I always get really scared at this time of year when I see women bring out their
toeless and heelless sandals or flip flops and start wearing them to work. The
ones who haven’t bothered to get a pedicure are the worst when you are walking
up the stairs behind them as you exit the subway. Please ladies, use discretion
and objective judgment when getting dressed during the dog days of summer. The
workplace is not the beach or the back yard. We have clothes for work and we
have clothes for play.

The IT world heralded a new style of dress for the workplace when young,
bright, but unstylish professionals hit the market in the late nineties. To the
chagrin of many companies, the relaxed manner of attire filtered down beyond the
IT world, even attacking some high profile business environments.

Revealing tops, jeans, sleeveless shirts, flashy Tees, flip flops and running
shoes sprung up all across North America because many companies didn’t have a
dress code policy that dictated company dress regulations. Up till this point in
time there had always been a distinct demarcation between work and play wear. It
would be prudent to find out exactly what constitutes business casual in your

Fortunately for people who love an excuse to shop and for businesses who take
pride in their professional image, the workplace is starting to make a comeback
to a more professional demeanour.

Cathy DeSerranno, professional wardrobe consultant, offers some do’s and
don’ts to my usual list for corporate environments:


  • Consider your daily schedule, what will carry you through the day.
  • Ladies, wear walking shoes to and from work and dress shoes at work.
  • Dress for your size. Consider the messages you will send with what you wear.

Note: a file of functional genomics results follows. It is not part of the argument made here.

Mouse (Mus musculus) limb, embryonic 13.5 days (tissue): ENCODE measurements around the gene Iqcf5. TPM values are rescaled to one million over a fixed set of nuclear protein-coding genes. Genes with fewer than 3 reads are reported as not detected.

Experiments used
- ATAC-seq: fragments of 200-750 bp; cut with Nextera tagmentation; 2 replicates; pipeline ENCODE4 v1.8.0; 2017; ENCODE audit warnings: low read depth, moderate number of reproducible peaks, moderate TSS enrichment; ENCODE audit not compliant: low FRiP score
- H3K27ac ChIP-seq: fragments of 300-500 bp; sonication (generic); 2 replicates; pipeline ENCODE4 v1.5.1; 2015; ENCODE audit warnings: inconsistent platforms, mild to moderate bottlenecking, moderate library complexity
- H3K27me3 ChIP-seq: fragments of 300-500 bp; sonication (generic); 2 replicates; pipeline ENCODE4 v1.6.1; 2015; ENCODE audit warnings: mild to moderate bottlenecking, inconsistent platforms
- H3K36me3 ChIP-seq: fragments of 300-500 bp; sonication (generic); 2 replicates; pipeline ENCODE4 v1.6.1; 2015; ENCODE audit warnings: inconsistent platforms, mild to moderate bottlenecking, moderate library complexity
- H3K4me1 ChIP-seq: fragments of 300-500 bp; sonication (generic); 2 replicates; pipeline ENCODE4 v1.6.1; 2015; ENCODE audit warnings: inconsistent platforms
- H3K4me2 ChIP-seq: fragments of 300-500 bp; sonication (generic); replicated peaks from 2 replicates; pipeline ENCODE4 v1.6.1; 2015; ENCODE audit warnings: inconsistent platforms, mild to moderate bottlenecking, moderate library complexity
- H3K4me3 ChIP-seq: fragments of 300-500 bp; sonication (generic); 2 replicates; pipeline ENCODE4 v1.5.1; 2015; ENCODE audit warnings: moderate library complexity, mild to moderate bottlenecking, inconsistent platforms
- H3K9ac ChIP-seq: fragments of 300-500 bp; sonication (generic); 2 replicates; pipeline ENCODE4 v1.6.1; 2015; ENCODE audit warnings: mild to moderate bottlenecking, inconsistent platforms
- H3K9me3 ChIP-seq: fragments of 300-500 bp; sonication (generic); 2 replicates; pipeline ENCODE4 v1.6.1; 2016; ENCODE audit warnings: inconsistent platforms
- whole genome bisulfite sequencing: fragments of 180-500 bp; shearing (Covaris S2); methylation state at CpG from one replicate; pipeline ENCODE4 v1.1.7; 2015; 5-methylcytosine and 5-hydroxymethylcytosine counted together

Check out the cut of your neckline ladies. If someone is standing while you are
    sitting how far down your top can they see.
  • Invest in a well made suit, if appropriate, and build a wardrobe from this
    suit. Buy complimentary shirts, skirts, ties, slacks, and shoes. Wear up to date
    ties and accessories.
  • Know if your workplace is a scent free environment.
  • Dress to fit the environment and ensure the clothing fits you properly.
    Follow your boss’s lead – though this can be misleading at times.
  • Use an iron and make sure your clothing is spot free and clean.


  • Extreme fashions are short lived and end up costing a lot more money.
  • Don’t show inappropriate skin.
  • No flip flops please.
  • No noisy jewellery.
  • No heavy make-up.
  • No T shirts with writing on the front.
  • Don’t replace quality with quantity – shop consignment, Goodwill or Value
    Village to dress well for less.

When getting dressed in the morning, ask yourself if your clients or
customers will see you as the expert you are if dressed this way. Would you want
to do business with you? If you could wear what you have on to a sporting event,
change it.

It is now up to corporations to write and implement their own dress code that
is congruent with their work environment. While you are waiting to be told what
you can and can’t wear, start tomorrow by dressing one step up from your present
position. It is hard for management to promote someone who doesn’t look like
they could handle the promotion or to invite you out on a client lunch or
meeting if you don’t look the part.

Colleen Clarke

Career Specialist and Corporate Trainer


Author of Networking How to Build
Relationships That Count
and How To Get a Job and Keep It